The Joys of Swinging on a Swing
The science of why swinging on a swing brings us pleasure is related to our sensory processing and our vestibular system that has to do with balance and movement and is centered in the inner ear. This sense allows us to maintain our balance and experience gravitational security. When developed, we’re confident in our ability to maintain a position without falling. The vestibular system allows us to move smoothly. It also works right alongside all of our other sensory systems, helping us use our eyes effectively and process sounds in our environment.
As infants, our parents may have put us in a baby swing. The motion lulled the infant to sleep. Toddlers like swinging, and it helps them develop motor skills and eye-hand coordination. As their confidence grows, they discover swinging on their bellies or sitting on the swing and twisting it around to let twirl in the opposite direction.
All those simple childhood activities played a part in developing confidence. Participating in a variety of activities helped us to become more confident. We learned how to control movements. We graduated to climbing, somersaulting, and jumping. We developed the confidence to start and stop movements calmly and with control. Some of us became comfortable with climbing, swinging, somersaulting, and jumping, knowing that our body would adapt and that we could maintain our balance and keep us from falling or getting hurt.
As teens, we may remember the local swimming hole where you swung from a tire swing in a tree and jumped off into the water. Sitting on a porch swing with a girl/boyfriend. The tire swing under a tree. Favorite summer activity is swinging on a hammock.
Benefits of swinging on a swing.
- It’s a wonderful exercise. For every hour you swing, you burn 200 calories.
- You feel like a kid again.
- You can get fit and spend time outdoors.
- Swinging is good for your physical health. It can condition the joints, muscles, tendons, and ligaments. The activity is good for the pelvic muscles and helps with balance.
- Swinging can benefit your mental health. You tend to feel good, thrilled, and happy after swinging for a while in the fresh air.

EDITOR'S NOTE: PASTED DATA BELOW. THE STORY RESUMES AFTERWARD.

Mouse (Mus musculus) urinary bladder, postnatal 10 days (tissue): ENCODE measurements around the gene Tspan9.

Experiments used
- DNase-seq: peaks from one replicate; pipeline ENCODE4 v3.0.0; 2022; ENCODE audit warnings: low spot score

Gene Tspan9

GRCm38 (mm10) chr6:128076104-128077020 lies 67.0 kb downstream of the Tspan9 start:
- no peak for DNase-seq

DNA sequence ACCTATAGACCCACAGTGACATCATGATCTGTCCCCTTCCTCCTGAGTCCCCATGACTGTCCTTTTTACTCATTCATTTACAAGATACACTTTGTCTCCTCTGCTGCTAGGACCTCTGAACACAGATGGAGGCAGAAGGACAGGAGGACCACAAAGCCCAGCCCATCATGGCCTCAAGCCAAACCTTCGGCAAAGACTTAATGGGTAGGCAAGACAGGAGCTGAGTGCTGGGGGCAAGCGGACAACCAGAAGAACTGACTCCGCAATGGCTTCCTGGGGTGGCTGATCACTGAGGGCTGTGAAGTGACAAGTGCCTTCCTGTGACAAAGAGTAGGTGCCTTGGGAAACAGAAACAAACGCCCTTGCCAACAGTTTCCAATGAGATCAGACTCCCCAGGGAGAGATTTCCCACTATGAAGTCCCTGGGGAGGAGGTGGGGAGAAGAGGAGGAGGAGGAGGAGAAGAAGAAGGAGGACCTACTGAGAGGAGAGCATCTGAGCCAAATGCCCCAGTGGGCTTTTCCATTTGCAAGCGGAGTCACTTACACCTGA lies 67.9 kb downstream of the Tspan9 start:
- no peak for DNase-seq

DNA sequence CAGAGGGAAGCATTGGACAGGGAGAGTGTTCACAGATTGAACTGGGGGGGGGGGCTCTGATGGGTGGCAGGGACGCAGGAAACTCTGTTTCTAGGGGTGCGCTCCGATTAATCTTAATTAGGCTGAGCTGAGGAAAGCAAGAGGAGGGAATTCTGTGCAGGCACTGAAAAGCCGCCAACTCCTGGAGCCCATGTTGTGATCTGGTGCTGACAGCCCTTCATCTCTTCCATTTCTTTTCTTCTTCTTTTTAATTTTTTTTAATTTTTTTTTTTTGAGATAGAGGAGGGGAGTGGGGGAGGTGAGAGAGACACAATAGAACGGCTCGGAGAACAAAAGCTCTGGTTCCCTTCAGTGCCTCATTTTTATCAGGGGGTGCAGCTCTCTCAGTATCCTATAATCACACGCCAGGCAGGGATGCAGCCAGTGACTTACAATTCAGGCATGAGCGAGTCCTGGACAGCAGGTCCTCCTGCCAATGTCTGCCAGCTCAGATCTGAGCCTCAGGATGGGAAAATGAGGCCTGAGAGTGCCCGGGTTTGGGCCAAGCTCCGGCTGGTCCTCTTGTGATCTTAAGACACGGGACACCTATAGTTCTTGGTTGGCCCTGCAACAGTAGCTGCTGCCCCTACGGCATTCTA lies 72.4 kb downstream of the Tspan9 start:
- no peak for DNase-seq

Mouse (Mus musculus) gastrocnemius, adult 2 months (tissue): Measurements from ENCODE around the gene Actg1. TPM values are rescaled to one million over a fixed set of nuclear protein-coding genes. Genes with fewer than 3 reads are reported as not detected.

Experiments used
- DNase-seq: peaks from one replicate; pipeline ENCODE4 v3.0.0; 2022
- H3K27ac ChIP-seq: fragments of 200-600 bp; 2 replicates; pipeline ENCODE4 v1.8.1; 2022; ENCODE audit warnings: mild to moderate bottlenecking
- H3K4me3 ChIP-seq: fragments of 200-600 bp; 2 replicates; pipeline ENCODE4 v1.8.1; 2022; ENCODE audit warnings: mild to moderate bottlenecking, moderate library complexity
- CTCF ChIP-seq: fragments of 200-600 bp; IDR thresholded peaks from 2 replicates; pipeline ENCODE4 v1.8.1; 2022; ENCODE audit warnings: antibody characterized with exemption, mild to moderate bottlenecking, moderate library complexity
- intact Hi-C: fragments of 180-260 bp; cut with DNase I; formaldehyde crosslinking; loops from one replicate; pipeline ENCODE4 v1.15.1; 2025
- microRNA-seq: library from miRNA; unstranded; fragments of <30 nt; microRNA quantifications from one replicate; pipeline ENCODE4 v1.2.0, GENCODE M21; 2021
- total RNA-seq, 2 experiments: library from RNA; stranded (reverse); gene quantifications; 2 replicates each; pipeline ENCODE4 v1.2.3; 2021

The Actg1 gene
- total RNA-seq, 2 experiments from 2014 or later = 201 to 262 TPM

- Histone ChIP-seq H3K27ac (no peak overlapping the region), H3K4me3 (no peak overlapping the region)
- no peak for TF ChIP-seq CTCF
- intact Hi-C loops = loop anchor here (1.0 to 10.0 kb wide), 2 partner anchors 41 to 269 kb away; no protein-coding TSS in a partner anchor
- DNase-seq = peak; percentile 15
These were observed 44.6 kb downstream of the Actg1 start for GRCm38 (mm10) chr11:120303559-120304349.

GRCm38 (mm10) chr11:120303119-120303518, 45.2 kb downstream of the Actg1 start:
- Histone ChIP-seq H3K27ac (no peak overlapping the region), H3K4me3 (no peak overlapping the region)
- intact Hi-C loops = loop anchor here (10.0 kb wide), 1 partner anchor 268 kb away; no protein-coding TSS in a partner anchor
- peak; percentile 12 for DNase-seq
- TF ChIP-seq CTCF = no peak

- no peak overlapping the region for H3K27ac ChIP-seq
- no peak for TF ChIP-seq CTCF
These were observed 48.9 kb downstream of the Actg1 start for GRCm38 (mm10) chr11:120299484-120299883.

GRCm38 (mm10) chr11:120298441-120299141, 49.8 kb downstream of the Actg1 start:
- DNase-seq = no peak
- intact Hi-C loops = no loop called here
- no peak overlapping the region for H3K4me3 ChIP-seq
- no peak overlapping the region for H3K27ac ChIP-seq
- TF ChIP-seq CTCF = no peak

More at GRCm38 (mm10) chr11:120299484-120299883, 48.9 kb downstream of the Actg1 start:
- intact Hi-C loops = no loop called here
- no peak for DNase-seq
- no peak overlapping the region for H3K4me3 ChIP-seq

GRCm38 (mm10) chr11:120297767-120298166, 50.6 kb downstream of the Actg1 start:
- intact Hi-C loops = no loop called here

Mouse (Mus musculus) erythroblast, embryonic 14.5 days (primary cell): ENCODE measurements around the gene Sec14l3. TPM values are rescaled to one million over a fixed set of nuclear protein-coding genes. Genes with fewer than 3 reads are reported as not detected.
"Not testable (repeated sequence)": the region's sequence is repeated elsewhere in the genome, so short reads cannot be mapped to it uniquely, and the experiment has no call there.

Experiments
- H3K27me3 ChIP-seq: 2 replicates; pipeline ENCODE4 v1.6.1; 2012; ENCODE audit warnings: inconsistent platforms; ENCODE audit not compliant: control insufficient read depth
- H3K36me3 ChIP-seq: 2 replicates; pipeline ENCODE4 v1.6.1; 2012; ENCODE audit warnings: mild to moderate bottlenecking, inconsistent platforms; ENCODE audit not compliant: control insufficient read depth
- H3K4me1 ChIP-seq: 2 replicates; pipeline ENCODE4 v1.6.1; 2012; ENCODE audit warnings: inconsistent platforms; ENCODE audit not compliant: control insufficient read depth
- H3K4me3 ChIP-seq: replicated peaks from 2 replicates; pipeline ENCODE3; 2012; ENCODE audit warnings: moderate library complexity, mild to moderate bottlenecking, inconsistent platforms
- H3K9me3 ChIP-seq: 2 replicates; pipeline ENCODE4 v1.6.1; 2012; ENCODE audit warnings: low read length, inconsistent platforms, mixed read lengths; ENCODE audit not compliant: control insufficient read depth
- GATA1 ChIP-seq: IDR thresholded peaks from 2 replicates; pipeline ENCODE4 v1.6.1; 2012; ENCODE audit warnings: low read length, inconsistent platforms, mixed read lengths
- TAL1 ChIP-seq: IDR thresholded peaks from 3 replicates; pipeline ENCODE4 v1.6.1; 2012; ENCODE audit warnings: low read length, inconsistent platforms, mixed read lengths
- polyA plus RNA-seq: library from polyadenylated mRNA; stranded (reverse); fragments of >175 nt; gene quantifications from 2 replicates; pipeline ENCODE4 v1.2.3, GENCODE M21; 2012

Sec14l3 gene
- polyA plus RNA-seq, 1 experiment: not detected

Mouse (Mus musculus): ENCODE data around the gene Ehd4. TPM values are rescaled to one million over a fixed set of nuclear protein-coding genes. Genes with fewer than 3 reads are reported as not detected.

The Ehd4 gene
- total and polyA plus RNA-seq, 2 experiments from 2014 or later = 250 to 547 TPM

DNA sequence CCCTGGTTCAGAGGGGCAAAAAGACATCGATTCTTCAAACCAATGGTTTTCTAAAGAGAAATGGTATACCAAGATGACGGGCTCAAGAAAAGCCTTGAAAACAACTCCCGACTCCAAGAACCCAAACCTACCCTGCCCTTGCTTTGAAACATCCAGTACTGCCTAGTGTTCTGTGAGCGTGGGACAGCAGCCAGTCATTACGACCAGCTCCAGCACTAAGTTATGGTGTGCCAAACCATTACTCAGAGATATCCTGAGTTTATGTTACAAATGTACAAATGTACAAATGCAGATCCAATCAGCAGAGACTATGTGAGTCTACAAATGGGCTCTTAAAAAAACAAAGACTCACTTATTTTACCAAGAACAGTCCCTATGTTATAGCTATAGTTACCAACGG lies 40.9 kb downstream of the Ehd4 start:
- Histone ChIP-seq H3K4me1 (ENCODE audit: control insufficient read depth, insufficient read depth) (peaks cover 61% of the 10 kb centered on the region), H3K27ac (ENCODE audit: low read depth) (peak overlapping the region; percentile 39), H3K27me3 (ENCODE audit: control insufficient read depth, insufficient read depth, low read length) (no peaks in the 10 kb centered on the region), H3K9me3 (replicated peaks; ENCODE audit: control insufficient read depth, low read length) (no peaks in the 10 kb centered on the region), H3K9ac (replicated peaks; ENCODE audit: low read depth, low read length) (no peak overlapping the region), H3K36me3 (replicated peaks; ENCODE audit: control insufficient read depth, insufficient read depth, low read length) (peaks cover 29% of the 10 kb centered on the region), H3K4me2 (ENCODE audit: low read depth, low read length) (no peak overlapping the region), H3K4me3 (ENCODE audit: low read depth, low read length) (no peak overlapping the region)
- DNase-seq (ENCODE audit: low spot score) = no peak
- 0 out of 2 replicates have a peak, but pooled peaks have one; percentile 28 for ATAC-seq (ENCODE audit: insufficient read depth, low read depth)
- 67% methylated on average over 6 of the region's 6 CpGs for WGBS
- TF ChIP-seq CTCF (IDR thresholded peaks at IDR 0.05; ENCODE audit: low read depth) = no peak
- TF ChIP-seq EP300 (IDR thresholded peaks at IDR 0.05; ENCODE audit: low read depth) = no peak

- Studies suggest that swinging can even benefit children who have autism.
- It is a home remedy to reduce muscle soreness after exercise
- The best thing about swinging is. It doesn’t look like a workout. It looks more like a recreational activity. Twenty minutes of swinging works like a reasonable workout.
- There are variations in swinging–standing position and sitting position, etc.; keep your legs straight or try any other variation that engages your whole body.
Cautions if you are going to swing:
Make sure that you hold the chains firmly while swinging.
Test the swing before using it, as any damage in the chains can be hazardous while swinging.
I enjoy swinging because it invokes memories pleasant memories. Yes, as a child, it was all play and fun: My first kiss from a boy was while sitting on a swing. Sitting on the swing at my grandmother’s, curling up with a good book. Lazy summer afternoons sitting in a swing listening to a baseball game.
After I married and had children, I remember sitting on a swing holding one of the boys and swinging.
Now I have grandchildren, and I still enjoy swinging more than ever. I’m making more memories with them.
I bought my son a swing from the Hammock store in Duck, North Carolina. We made a deal. I would purchase it, but he would install it at his house so that when I babysit the kids, I get to use it.
We swing from spring to late fall. We grab a blanket, and the three of us cram onto the swing and swing. I’m asked to tell a story–my granddaughter loves stories with witches. Oh, the stories are not from a book. I have to make them up with my “mouth.” (I think she means from my mind). When either of them is upset about something, they come to me, and we sit in the swing. My granddaughter will calm down immediately as we swing, and I sing Somewhere Over The Rainbow.
Something so simple as a swing is a treasure trove of beautiful memories. What memories does swinging invoke in you?